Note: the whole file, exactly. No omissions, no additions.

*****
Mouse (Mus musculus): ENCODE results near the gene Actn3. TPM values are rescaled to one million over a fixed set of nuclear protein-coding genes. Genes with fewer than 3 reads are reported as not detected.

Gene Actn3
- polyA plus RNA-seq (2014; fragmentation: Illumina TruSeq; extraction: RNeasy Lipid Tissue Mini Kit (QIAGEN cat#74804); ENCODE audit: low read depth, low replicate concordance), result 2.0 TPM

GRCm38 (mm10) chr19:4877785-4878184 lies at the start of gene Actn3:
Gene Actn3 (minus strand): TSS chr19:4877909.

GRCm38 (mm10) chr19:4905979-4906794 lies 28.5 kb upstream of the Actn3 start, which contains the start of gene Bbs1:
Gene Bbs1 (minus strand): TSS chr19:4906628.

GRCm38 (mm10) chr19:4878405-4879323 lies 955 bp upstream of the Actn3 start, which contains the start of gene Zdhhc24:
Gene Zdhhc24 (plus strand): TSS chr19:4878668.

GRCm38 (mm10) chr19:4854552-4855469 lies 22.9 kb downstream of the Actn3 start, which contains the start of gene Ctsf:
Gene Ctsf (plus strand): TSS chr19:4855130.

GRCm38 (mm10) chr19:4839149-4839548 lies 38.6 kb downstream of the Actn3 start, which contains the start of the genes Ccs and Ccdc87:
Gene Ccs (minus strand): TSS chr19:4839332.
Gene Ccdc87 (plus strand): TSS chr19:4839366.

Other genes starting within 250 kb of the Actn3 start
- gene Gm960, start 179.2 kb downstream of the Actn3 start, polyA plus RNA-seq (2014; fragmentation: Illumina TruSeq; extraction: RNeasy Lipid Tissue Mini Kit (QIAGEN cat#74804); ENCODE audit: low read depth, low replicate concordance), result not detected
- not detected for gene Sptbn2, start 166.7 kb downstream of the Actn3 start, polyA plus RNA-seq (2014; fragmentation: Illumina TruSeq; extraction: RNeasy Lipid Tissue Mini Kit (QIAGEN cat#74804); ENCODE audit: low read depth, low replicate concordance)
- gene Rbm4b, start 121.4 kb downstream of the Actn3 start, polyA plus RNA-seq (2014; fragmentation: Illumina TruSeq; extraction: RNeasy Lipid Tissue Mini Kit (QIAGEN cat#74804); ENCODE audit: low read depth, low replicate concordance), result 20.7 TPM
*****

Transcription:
Mouse (Mus musculus): ENCODE results near the gene Actn3. TPM values are rescaled to one million over a fixed set of nuclear protein-coding genes. Genes with fewer than 3 reads are reported as not detected.

Gene Actn3
- polyA plus RNA-seq (2014; fragmentation: Illumina TruSeq; extraction: RNeasy Lipid Tissue Mini Kit (QIAGEN cat#74804); ENCODE audit: low read depth, low replicate concordance), result 2.0 TPM

GRCm38 (mm10) chr19:4877785-4878184 lies at the start of gene Actn3:
Gene Actn3 (minus strand): TSS chr19:4877909.

GRCm38 (mm10) chr19:4905979-4906794 lies 28.5 kb upstream of the Actn3 start, which contains the start of gene Bbs1:
Gene Bbs1 (minus strand): TSS chr19:4906628.

GRCm38 (mm10) chr19:4878405-4879323 lies 955 bp upstream of the Actn3 start, which contains the start of gene Zdhhc24:
Gene Zdhhc24 (plus strand): TSS chr19:4878668.

GRCm38 (mm10) chr19:4854552-4855469 lies 22.9 kb downstream of the Actn3 start, which contains the start of gene Ctsf:
Gene Ctsf (plus strand): TSS chr19:4855130.

GRCm38 (mm10) chr19:4839149-4839548 lies 38.6 kb downstream of the Actn3 start, which contains the start of the genes Ccs and Ccdc87:
Gene Ccs (minus strand): TSS chr19:4839332.
Gene Ccdc87 (plus strand): TSS chr19:4839366.

Other genes starting within 250 kb of the Actn3 start
- gene Gm960, start 179.2 kb downstream of the Actn3 start, polyA plus RNA-seq (2014; fragmentation: Illumina TruSeq; extraction: RNeasy Lipid Tissue Mini Kit (QIAGEN cat#74804); ENCODE audit: low read depth, low replicate concordance), result not detected
- not detected for gene Sptbn2, start 166.7 kb downstream of the Actn3 start, polyA plus RNA-seq (2014; fragmentation: Illumina TruSeq; extraction: RNeasy Lipid Tissue Mini Kit (QIAGEN cat#74804); ENCODE audit: low read depth, low replicate concordance)
- gene Rbm4b, start 121.4 kb downstream of the Actn3 start, polyA plus RNA-seq (2014; fragmentation: Illumina TruSeq; extraction: RNeasy Lipid Tissue Mini Kit (QIAGEN cat#74804); ENCODE audit: low read depth, low replicate concordance), result 20.7 TPM